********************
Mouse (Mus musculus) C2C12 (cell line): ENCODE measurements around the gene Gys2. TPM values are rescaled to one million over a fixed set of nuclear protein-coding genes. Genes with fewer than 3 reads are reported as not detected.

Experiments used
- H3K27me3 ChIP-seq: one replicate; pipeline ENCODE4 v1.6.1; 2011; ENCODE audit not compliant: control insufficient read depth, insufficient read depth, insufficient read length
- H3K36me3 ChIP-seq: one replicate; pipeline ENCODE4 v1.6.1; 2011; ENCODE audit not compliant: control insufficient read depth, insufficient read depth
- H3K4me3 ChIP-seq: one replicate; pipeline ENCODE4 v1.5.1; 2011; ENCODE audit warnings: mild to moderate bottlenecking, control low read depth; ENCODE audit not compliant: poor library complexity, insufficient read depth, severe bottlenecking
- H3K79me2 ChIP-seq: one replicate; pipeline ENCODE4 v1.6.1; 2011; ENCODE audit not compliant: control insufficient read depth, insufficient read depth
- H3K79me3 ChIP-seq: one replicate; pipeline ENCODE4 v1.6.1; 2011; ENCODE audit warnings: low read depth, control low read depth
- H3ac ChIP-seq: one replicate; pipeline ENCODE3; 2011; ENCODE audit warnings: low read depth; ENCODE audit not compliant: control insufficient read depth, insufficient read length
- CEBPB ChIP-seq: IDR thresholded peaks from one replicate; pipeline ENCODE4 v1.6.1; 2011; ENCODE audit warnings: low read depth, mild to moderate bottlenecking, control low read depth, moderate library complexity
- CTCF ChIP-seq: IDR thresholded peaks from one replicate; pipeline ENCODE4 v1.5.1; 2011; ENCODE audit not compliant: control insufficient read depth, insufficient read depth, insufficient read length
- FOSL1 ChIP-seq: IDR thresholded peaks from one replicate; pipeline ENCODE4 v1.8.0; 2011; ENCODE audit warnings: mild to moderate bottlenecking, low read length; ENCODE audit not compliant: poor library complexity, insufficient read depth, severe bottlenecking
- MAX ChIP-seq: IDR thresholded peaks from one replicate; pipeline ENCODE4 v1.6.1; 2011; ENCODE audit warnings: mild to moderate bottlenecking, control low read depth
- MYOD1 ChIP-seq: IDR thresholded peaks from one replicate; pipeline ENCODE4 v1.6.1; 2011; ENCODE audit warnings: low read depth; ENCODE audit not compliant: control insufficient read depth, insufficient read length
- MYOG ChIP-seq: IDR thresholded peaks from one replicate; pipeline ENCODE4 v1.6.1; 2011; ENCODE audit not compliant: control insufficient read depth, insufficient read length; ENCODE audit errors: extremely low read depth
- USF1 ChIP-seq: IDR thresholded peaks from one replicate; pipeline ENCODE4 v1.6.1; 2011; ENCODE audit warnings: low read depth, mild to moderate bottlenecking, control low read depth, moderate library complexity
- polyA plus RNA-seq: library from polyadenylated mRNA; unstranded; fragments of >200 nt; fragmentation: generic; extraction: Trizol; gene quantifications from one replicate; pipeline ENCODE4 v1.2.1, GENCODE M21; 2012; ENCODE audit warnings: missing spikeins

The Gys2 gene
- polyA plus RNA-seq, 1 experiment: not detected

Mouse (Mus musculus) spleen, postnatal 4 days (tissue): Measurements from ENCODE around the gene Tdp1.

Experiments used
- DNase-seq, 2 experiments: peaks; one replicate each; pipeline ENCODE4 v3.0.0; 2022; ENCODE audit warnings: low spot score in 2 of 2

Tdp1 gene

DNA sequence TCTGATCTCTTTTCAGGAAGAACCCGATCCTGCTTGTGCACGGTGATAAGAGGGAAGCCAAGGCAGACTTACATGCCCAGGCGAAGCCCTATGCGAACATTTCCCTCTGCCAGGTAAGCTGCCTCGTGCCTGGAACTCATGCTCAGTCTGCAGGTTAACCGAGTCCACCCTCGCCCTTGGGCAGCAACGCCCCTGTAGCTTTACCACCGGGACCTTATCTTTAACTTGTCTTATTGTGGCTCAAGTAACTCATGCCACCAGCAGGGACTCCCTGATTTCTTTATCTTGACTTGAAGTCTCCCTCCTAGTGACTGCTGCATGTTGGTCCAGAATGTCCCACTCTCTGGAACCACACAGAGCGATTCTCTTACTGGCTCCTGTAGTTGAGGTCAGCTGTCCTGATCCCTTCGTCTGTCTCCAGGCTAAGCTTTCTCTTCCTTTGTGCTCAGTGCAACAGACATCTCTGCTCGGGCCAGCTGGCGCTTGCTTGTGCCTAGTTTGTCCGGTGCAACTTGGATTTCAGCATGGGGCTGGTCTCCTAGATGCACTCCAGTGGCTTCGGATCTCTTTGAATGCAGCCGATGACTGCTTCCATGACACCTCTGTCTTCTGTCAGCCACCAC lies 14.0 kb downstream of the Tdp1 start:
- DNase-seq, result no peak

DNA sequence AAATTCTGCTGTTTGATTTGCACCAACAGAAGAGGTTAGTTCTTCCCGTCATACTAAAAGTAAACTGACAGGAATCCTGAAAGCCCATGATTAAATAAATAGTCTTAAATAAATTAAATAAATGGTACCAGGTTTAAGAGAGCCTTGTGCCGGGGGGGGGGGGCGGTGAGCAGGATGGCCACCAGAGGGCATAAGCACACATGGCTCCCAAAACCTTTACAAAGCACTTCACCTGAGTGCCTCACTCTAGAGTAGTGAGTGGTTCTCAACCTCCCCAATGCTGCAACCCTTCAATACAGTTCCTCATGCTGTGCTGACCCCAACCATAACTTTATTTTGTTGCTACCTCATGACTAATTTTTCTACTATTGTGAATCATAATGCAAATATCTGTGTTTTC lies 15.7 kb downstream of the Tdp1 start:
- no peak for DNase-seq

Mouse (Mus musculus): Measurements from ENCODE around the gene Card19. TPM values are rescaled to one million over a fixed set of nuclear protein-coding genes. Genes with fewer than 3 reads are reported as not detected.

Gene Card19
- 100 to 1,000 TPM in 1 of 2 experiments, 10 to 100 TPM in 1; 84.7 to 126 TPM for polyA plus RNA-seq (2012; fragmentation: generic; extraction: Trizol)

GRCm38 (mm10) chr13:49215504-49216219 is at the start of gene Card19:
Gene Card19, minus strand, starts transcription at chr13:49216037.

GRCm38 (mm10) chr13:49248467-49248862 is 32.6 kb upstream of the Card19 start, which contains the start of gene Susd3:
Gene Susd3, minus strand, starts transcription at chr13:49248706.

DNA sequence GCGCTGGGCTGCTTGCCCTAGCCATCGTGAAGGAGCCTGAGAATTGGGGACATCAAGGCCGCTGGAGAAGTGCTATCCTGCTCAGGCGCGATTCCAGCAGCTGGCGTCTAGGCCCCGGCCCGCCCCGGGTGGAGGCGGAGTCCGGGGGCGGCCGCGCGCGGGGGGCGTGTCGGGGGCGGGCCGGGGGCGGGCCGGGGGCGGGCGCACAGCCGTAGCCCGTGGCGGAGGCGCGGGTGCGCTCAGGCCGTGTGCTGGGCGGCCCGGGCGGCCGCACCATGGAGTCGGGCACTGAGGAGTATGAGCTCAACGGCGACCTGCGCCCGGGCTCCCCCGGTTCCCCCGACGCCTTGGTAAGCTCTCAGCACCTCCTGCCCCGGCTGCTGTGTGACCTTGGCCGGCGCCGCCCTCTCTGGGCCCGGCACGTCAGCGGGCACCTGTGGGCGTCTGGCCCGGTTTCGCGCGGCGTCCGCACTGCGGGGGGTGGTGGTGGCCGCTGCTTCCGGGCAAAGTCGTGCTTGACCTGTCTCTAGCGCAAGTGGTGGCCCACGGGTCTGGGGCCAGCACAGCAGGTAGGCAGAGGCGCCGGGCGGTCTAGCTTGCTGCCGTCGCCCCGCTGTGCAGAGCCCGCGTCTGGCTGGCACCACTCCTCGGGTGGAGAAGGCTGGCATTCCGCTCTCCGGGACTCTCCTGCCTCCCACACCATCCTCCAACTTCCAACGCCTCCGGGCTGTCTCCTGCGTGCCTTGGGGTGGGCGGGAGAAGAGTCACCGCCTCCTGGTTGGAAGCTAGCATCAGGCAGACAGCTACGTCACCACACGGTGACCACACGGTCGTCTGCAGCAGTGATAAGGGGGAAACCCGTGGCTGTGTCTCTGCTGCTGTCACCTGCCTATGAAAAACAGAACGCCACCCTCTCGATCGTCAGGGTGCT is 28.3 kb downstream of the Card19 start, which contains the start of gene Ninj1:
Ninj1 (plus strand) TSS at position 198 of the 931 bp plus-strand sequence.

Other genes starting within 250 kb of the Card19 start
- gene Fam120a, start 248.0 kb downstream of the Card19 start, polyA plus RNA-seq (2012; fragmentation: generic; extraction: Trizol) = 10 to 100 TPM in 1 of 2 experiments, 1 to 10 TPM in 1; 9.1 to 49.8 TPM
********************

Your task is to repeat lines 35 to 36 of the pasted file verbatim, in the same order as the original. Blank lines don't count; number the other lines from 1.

Ninj1 (plus strand) TSS at position 198 of the 931 bp plus-strand sequence.

Other genes starting within 250 kb of the Card19 start